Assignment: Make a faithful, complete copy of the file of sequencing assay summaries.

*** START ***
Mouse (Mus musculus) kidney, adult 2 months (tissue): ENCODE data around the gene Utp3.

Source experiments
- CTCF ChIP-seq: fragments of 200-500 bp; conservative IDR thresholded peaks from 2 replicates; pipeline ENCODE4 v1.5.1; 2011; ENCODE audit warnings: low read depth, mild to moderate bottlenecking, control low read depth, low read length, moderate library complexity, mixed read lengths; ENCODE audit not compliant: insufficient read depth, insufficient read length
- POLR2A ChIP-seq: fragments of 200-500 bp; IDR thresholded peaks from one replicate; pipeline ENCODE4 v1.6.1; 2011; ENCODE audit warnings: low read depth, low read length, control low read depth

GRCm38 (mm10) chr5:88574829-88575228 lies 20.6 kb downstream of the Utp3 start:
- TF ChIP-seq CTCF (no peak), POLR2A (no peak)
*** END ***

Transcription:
Mouse (Mus musculus) kidney, adult 2 months (tissue): ENCODE data around the gene Utp3.

Source experiments
- CTCF ChIP-seq: fragments of 200-500 bp; conservative IDR thresholded peaks from 2 replicates; pipeline ENCODE4 v1.5.1; 2011; ENCODE audit warnings: low read depth, mild to moderate bottlenecking, control low read depth, low read length, moderate library complexity, mixed read lengths; ENCODE audit not compliant: insufficient read depth, insufficient read length
- POLR2A ChIP-seq: fragments of 200-500 bp; IDR thresholded peaks from one replicate; pipeline ENCODE4 v1.6.1; 2011; ENCODE audit warnings: low read depth, low read length, control low read depth

GRCm38 (mm10) chr5:88574829-88575228 lies 20.6 kb downstream of the Utp3 start:
- TF ChIP-seq CTCF (no peak), POLR2A (no peak)